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Maximize the operational efficiency of used trucks & trailers

Freight transportation demand is expected to rise during the upcoming years, with road transport dominating the overall transportation activity, according to an outlook from EEA. However, fleet managers can still reduce long-term investment, gain total operational control and optimize the operational efficiency of their existing fleet regardless of market changes. How?

1. Fleet resizing & vehicle specifications for operating efficiency

Based on the operational goals, utilization, and location history of the fleet, as well as, maintenance costs, the number of assets can be adjusted accordingly, and having the right assets available at the right time in the right location is easier than ever before.  
Similarly, opting for bigger or optimized trailers, like the double-deck one, and reducing trailer weight will free up additional load capacity and support fuel efficiency (according to EPA, every 1,000 lbs. of weight dropped equals to 0.8% of fuel economy gained). Due to the existing increase in freight density and lighter-weight components production, the overall weight decrease becomes easier and operational and fuel efficiency can be reached (source: Fuel Efficiency Technology in European Heavy-Duty Vehicles, ICCT). However, when focusing on saving weight in your trailer specifications, it is critically important to understand the nature of the loads to not over, or under, specify the trailer as, at the end of the day, you need to ensure that your trailer specifications will stand up to the demands of your applications. For instance, for a highly concentrated load, a trailer that is built to handle it is recommended. If the weight is reduced to increase the payload, the life of the trailer may be at risk.  

2. Efficient driving & operating behavior for fuel efficiency

The way that a vehicle is operated can significantly influence the overall fleet performance. Efficient driving behavior is a factor that can positively influence fuel consumption by 20% on aggressively driven cycles and by 5-10% on more moderately driven trips (Analyzing Vehicle Fuel Saving Opportunities, 2012). Even though external conditions like the general flow of traffic and strict transportation, don’t allow the creation of a standardized curriculum on the most fuel-efficient vehicle operation, there are simple practices to follow and apply a concerted behavior change:  

a. Gradual braking and accelerating can improve a vehicle’s fuel economy by 33% on highways and by 5% on city roads. To be as fuel-efficient as possible, take 5 seconds to accelerate your vehicle up to 20 kilometers per hour from a stop. Driving conservatively not only helps conserve fuel and save money, but it is also a safe practice for drivers (Review of the 21st Century Truck Partnership, Second Report, 2012).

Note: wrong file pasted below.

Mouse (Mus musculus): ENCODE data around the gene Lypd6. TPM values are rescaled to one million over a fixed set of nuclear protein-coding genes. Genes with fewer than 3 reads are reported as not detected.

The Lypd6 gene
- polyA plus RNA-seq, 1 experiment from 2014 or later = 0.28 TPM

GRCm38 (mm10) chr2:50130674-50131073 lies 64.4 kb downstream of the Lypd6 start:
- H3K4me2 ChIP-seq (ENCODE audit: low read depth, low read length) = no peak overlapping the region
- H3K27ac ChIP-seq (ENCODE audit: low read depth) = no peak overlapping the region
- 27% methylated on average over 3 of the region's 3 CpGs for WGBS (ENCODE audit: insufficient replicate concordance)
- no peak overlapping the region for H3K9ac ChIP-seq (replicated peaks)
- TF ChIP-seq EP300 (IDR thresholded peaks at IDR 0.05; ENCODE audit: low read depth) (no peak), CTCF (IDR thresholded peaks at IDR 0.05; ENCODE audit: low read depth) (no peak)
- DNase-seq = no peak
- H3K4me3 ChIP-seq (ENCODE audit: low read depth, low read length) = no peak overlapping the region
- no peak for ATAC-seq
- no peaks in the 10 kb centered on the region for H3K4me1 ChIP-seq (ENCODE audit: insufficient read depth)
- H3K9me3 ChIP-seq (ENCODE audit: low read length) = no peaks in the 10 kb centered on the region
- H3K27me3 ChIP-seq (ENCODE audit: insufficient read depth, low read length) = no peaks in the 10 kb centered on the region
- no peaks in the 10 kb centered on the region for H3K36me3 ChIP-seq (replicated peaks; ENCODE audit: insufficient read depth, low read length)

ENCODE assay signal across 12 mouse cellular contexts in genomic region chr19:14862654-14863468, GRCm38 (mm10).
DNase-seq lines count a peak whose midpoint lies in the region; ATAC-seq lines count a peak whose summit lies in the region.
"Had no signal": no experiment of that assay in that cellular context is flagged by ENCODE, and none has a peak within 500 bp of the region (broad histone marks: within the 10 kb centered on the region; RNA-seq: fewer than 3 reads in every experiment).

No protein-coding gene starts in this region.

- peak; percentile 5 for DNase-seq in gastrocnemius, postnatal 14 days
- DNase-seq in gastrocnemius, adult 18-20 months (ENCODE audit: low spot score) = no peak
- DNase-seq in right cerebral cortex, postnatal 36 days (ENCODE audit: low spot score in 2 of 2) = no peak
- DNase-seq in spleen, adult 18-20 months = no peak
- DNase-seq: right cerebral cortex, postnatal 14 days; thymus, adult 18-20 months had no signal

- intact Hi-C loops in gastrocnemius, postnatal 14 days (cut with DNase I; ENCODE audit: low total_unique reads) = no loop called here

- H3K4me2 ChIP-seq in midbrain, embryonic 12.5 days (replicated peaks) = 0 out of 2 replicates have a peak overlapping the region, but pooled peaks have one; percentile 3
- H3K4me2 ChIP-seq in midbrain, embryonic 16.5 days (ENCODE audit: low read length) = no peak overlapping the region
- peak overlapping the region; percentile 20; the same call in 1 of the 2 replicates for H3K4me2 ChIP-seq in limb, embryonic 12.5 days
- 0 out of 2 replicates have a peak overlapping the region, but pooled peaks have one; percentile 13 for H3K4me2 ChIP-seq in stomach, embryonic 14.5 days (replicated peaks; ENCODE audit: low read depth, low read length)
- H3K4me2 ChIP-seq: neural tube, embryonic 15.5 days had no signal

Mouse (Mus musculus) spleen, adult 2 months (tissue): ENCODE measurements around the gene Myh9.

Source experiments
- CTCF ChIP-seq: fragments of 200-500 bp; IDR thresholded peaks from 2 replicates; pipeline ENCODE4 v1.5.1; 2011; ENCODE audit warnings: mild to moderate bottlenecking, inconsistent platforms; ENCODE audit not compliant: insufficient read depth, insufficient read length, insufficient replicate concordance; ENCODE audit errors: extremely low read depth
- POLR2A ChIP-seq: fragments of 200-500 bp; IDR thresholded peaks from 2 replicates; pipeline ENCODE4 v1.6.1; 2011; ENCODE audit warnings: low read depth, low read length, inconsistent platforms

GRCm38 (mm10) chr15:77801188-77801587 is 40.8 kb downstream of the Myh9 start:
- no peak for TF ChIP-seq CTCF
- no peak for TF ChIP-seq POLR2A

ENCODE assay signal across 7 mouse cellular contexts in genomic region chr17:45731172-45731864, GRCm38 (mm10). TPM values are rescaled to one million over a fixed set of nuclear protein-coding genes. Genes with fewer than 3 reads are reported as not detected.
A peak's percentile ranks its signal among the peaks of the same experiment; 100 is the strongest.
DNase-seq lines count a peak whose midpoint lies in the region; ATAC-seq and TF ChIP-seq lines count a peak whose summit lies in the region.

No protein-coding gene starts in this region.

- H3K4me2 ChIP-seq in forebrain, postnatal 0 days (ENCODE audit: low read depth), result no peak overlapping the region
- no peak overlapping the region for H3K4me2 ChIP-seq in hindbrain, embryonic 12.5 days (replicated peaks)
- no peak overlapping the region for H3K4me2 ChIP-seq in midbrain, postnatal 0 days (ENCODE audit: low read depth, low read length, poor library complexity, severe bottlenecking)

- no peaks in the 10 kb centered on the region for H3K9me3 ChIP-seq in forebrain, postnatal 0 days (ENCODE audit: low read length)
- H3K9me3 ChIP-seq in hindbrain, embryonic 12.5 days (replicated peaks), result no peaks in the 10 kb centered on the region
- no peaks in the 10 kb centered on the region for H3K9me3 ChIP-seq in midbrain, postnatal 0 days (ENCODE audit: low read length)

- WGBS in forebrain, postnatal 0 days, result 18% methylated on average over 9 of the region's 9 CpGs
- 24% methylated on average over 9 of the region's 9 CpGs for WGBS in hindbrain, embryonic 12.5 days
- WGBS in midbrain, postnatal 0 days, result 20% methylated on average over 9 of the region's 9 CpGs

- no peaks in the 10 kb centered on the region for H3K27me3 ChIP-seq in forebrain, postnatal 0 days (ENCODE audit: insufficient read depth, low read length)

b. Maintaining a steady speed can increase your fuel use by 20%. Of course, different vehicles reach optimal fuel economy at different speeds, so fuel efficiency generally decreases significantly at speeds above 50 miles per hour. The fuel economy benefits of reducing your speed are 7% to 14% (Review of the 21st Century Truck Partnership, Second Report, 2012). 
c. Performing a maintenance routine can improve fuel economy by 40%. Factors such as tire pressure and axle alignment have been shown to have a measurable effect on fuel consumption. For instance, the effect of running with all tires underinflated by 20% is a 2-3% increase in fuel consumption. The maintenance check includes keeping the engine properly tuned, maintaining proper tire inflation, and using the recommended grade of oil.  

Overall, there are many control features aimed at encouraging drivers to operate in a way that reduces fuel consumption, such as progressive shift, gear-down protection, road-speed governors, and smart cruise control. Since driver training and management can have significant potential for saving fuel, fleet operators should consider adopting them.

Upgrade your fleet with TIP!

When trying to determine all the above and ensure positive ROI, it is important that fleet managers seek out professionals with profound knowledge. TIP is a leading equipment service provider, across 120 locations in Canada and Europe, with more than 50 years of experience. From the sale of used equipment to maintenance and repair, TIP provides all the services that a customer will require during the life cycle of a truck or trailer.  

Contact one of TIP’s experts to maximize your transportation capacity and gain total control of your fleet.


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